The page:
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Power Plane

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  • #16
    You may try to import the Altium files into KiCAD, but I am not sure if that will work oki.

    I think Altium has a viewer, maybe that could help? However, I do not know what are the capabilities of the viewer and what are the conditions to get one.


    • #17
      Hi Robert,
      I have designed an HDI PCB, in that I have created multiple polygons in different layers for a single power net. For example, consider we have VDDSOC power net, for this I have created polygon on L1(Top layer), but the created polygon is not solid(it is like discontinuous islands) that is why I have again created polygon on L3 signal layer as well in order to make it strong plane.

      Actually, I do not know if it is correct way or not. Will it create any problem?
      Please let me know if there will be any serious problem with this approach in my board.

      Thanks & regards,


      • #18
        I often make partial polygons on top/bottom layer and then more solid polygon also inside PCB. No problems.

        PS: Also, for very high currents we draw exactly the same polygons on multiple layers.


        • #19
          Thanks for the reply Robert, thats a valuable information to me. Please let me get clarification on few more doubts:

          1. In the following image the component is a PMIC which is generating supplies like 2A, 1.5A, 700mA, etc. I have drawn the traces in such a way that the trace width is small at the PMIC pins and increased trace width as it goes out. I also created polygons in different layers for the source.
          a. Will it be able to carry the required current to the destination properly?
          b. What is maximum acceptable length till that we can maintain small trace width and then make the trace wide?
          c. please look into the components placement around the PMIC and give better suggestions.

          2. Do we have to maintain good amount of spacing between control signals, enable signals and other signals like power traces, or any other noise signals?

          awaiting your reply.

          Thanks and regards,
          Attached Files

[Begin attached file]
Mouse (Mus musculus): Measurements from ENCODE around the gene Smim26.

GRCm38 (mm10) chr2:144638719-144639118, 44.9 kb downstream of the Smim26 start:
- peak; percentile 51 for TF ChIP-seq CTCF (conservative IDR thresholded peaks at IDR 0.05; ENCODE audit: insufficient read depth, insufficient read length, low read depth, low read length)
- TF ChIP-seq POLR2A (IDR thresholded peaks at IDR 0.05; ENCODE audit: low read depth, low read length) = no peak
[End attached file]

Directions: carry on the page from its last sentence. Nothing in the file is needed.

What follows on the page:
Last edited by MadhuWesly; 07-30-2017, 09:34 PM.


          • #20
            Prioritise placing the big output inductors as close to the PMIC as possible. You can put most of the small capacitors on the bottom layer, so that you have more space for the inductors at the top. That will allow you to use thicker tracks for the outputs.

            Cross-talk should be less of an issue in the case - just try to be sensible.


            • MadhuWesly
              MadhuWesly commented
              Editing a comment
              Can you please reply inlines to the questions.

              Thanks in advance.

          • #21
            MadhuWesly, you may want to have a look at our Switching Power Supply course:

            Possibly, you can download our OpenRex Altium project and check out how we did the placement and routing of PMIC:

            a) you need to check maximum current for tracks and VIAs. Simple and free tool to do that is Saturn PCB toolkit:
            b) c) for high currents and important loops in power supply I often use polygons instead of tracks. Usually the placement needs to be done the way, that current loops between inductors, transistors and output bulk capacitors are as small as possible. The best is to read layout section of a power supply chip e.g. have a look at this document (search for "PC Board Layout Guidelines"):

            2) Read the document from 1 b) c) that may help you. You may need to be careful about routing signals close to some of the power supply signals (e.g. gate or tracks which are going to be very noisy)


            • #22
              thank you Robert.